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Central Asia grows concerned as Moscow uses gas as 'geopolitical weapon'

By Kanat Altynbayev

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Gazprom's logo is seen during the International Gas Forum in Saint Petersburg on October 7. European leaders accuse Russia of using gas as a 'geopolitical weapon'. [Olga Maltseva/AFP]

ALMATY -- Russia's use of natural gas supplies as a means to fulfill its geopolitical goals in Europe has not gone unnoticed by observers in Central Asia.

Moldova and Russian energy giant Gazprom October 29 said they had extended a deal to supply gas to the ex-Soviet country, which faced severe shortages after Moscow hiked prices.

The new five-year arrangement calls for substantially lower rates than the almost $800 per 1,000 cubic metres that Gazprom was charging briefly in October.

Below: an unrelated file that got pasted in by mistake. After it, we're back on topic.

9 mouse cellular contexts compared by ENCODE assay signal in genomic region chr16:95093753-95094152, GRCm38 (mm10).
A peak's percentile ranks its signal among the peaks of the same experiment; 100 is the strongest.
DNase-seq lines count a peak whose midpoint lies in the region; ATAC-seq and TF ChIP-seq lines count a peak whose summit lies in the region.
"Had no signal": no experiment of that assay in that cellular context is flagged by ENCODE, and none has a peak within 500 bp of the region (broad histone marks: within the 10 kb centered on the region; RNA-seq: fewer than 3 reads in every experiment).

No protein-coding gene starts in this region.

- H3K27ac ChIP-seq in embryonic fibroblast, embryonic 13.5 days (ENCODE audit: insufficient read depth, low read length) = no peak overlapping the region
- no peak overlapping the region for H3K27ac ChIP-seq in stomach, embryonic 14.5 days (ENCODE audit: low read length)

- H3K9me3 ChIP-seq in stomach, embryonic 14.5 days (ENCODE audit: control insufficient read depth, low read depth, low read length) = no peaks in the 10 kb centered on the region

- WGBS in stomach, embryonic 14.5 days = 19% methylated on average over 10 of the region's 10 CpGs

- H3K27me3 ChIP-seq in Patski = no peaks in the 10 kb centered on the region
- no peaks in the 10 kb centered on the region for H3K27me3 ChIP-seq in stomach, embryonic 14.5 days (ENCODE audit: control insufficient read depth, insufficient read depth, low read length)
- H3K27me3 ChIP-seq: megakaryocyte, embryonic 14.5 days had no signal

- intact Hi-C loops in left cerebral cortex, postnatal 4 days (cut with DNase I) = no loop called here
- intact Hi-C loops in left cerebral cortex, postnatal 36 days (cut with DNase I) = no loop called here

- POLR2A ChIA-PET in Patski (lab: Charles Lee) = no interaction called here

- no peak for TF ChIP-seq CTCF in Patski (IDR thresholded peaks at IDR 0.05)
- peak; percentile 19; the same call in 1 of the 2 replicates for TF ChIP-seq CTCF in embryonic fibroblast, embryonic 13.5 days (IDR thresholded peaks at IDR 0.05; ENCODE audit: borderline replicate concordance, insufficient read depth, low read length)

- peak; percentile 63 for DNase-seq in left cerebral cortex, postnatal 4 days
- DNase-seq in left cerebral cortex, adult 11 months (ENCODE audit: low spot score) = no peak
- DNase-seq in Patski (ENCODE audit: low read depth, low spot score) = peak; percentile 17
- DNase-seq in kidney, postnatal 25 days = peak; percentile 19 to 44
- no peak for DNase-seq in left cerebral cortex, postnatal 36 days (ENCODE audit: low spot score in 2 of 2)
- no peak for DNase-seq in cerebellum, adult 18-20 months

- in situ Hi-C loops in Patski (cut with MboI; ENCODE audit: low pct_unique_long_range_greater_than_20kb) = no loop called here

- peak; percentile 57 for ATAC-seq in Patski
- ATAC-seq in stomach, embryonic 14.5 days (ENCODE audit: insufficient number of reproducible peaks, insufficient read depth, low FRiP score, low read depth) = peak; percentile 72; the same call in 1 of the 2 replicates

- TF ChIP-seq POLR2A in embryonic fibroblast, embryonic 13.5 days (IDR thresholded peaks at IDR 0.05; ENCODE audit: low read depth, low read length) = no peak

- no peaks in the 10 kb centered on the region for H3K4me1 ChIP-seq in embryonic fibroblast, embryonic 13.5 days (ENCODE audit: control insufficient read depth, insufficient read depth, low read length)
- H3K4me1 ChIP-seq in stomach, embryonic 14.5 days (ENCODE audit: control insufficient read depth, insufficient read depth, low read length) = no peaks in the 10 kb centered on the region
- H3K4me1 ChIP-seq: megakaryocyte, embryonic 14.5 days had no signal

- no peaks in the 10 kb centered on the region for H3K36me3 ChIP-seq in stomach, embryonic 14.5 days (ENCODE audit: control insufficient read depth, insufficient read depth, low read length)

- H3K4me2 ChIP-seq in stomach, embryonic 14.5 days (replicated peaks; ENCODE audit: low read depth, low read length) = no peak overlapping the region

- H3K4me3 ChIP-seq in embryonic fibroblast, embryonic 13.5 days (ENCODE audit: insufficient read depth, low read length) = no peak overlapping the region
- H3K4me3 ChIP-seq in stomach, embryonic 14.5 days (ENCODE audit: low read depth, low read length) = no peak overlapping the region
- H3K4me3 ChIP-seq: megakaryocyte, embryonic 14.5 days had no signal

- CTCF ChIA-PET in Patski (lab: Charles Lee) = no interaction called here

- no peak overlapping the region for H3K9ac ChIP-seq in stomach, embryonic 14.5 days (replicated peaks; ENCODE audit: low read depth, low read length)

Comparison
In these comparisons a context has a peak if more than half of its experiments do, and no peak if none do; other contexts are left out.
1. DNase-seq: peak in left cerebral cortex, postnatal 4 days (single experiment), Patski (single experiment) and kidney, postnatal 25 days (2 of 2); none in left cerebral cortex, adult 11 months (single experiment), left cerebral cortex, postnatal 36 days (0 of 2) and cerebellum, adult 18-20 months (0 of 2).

The announcement came after accusations of Russian pressure on Moldova to give up its pro-Western orientation.

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A pressure gauge is pictured in front of a gas pipe at the gas compressor station in Boyarka, Ukraine, near Kyiv on January 1, 2009. That day Russia halted its supply of natural gas to Ukraine during a dispute. Gas supplies resumed January 20, 2009. [Sergei Supinsky/AFP]

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Georgians queue for kerosene in Tbilisi January 27, 2006. Then-Georgian President Mikhail Saakashvili accused Russia of being behind explosions that wrecked a major Russian gas pipeline and an electricity line and disrupted energy exports to Georgia, prompting an energy crisis. [Vano Shlamov/AFP]